But when it's time for sibling pictures, Faizah realizes that she and her older sister, Asiya, don't match like her classmates do with their siblings. With help from her classmates inspired by Asiya's hijab, Faizah finds that acts of kindness can come back to you in unexpected ways.


From Olympic medalist Ibtihaj Muhammad and fellow bestselling, award-winning creators S.K. Ali and Hatem Aly comes a heartfelt exploration of friendship, faith, and the joy of spreading kindness wherever you go.



Award-winning picture book creator Frank Morrison makes his author/illustrator debut in an exuberant story about being yourself.


Epic has tricks you won't believe. He's the kick flipping, big rail king. When his family moves to a new neighborhood, he can't wait to hit the street with his skateboard. But his old moves don't feel fresh without a crew to see 'em. Epic thinks about giving up his board to fit in, but an encouraging word from his dad helps him see that the trick to making new friends is to always be yourself. Be you. . . be epic!


Award-winning illustrator Frank Morrison offers a heartwarming, dynamic celebration of self-expression, inspired by his own journey through fatherhood.



Accompanied by Ken Daley's vibrant, sun-soaked artwork, Sadé Smith's debut picture book Granny's Kitchen is the perfect readaloud for budding chefs everywhere. Shelly-Ann lives with her Granny on the beautiful island of Jamaica. When Shelly-Ann becomes hungry, she asks her Granny for something to eat. Granny tells her "Gyal, you betta can cook!" and teaches Shelly-Ann how to get in touch with her Jamaican roots through the process of cooking.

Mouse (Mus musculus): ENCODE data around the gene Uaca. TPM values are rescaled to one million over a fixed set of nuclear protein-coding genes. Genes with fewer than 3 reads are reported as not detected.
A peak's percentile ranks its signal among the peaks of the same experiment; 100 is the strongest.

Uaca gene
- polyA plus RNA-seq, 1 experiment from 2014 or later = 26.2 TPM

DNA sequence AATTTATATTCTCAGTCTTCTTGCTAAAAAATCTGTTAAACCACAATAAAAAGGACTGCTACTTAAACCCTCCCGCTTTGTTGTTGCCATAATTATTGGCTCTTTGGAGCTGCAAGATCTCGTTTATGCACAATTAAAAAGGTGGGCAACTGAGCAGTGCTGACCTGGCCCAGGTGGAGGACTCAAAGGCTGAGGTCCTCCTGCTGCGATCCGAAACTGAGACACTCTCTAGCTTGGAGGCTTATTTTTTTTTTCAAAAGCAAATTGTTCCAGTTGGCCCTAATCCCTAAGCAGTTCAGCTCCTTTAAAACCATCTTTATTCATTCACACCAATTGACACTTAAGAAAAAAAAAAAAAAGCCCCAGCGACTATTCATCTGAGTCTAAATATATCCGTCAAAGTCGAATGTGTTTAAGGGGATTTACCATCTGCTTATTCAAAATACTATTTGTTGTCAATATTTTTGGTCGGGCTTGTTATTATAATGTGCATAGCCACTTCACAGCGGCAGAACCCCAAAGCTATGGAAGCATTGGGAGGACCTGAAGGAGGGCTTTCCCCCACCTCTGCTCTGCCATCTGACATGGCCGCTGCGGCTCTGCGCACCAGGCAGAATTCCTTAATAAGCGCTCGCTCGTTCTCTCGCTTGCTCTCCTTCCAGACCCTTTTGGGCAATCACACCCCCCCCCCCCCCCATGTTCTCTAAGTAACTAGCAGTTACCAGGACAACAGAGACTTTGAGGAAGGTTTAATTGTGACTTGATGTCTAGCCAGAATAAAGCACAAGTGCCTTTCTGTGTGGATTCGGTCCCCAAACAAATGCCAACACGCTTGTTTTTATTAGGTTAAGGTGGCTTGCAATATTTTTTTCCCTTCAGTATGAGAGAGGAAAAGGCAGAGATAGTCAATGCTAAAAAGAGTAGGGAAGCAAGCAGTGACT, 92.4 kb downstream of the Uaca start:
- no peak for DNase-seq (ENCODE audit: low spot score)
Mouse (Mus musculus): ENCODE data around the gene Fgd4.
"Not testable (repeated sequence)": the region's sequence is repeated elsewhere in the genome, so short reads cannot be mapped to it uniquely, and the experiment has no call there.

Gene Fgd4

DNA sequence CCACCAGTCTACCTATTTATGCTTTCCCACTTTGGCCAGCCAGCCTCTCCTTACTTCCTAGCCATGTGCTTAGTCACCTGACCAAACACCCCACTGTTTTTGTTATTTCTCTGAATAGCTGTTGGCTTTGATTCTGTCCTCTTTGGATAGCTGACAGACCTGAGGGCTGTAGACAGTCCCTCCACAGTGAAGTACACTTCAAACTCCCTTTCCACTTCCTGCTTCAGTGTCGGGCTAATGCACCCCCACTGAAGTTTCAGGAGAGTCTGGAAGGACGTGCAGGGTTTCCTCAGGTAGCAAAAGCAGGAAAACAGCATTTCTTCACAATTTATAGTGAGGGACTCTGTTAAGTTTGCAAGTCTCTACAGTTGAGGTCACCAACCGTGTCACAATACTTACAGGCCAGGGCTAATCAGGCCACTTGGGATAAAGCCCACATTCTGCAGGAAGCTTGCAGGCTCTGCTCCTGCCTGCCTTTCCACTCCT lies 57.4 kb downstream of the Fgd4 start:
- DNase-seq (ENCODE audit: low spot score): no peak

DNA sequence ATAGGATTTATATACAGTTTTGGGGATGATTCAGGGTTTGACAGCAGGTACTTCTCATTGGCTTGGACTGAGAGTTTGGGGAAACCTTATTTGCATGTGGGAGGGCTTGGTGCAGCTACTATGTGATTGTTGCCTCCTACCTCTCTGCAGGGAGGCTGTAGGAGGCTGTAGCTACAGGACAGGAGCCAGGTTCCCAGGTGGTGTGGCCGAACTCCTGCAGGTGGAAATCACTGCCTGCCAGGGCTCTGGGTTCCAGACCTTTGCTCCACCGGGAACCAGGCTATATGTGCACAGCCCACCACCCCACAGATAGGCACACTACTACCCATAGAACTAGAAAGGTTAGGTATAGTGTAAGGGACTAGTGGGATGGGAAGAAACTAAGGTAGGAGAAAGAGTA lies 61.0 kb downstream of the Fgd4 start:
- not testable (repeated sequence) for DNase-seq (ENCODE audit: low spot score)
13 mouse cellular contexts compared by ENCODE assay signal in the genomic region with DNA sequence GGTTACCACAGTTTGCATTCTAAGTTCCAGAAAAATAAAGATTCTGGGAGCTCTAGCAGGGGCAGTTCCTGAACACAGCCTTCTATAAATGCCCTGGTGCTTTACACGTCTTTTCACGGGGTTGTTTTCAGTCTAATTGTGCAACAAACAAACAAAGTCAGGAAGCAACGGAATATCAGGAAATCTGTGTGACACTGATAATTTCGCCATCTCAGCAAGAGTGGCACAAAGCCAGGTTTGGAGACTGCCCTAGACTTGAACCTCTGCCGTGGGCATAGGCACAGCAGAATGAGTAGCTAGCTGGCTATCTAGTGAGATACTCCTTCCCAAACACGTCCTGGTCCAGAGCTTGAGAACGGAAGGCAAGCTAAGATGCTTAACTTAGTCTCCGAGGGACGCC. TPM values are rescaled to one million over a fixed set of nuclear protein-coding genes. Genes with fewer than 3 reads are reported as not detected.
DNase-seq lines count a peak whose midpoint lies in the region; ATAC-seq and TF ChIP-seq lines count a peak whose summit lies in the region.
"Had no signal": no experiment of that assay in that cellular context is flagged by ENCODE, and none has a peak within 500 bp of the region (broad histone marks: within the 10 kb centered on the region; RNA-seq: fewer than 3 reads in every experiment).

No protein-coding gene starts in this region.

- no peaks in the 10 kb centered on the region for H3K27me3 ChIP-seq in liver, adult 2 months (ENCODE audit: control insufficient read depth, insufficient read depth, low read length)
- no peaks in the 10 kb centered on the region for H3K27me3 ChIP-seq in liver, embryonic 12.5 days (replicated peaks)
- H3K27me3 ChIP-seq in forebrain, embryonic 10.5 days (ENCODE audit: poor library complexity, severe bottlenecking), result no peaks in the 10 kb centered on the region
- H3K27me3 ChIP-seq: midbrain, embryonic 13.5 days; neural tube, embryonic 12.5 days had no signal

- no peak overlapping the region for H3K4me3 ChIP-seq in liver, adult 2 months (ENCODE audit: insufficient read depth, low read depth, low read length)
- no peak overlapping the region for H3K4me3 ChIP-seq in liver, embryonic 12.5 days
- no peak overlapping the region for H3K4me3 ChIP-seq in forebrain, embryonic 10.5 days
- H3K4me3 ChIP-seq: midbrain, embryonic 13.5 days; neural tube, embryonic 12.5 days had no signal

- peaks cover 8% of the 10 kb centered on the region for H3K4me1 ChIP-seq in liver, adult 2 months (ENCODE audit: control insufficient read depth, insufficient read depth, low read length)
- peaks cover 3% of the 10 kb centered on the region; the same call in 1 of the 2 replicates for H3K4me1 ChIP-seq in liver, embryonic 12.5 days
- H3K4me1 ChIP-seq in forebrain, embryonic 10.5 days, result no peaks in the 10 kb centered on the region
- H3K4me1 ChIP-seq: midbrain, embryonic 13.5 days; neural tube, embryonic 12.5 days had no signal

As Shelly-Ann tries each recipe, everything goes wrong. But when Granny is too tired to cook one morning, Shelly-Ann will have to find the courage to try one more time and prepare the perfect Jamaican breakfast.



Pure joy and the power of community radiate from this sweet picture book about a young Black girl's perseverance and confidence in following her double Dutch dreams.


Africa's grandmother was a double Dutch legend, and Africa knows she can become the same. Her brother scoffs when she signs up for a double Dutch competition, though--how can she hope to compete when she's never done it before? But Africa has all the tools she needs: memories of her grandmother, her bestie Bianca's dance moves, her friend Omar's rhythm, and her classmates' Mary Mack timing and cartwheels.


If Africa can pull everything together to jump some winning moves, she might just fly, but it's the birthmark in the shape of her name that tells her she's always been a winner.



This lyrical, stunning picture book tells a story about learning to love and celebrate your Asian-shaped eyes, in the spirit of Hair Love by Matthew A. Cherry, and is a celebration of diversity.


A young Asian girl notices that her eyes look different from her peers'. They have big, round eyes and long lashes. She realizes that her eyes are like her mother's, her grandmother's, and her little sister's. They have eyes that kiss in the corners and glow like warm tea, crinkle into crescent moons, and are filled with stories of the past and hope for the future.


Drawing from the strength of these powerful women in her life, she recognizes her own beauty and discovers a path to self-love and empowerment. This powerful, poetic picture book will resonate with readers of all ages.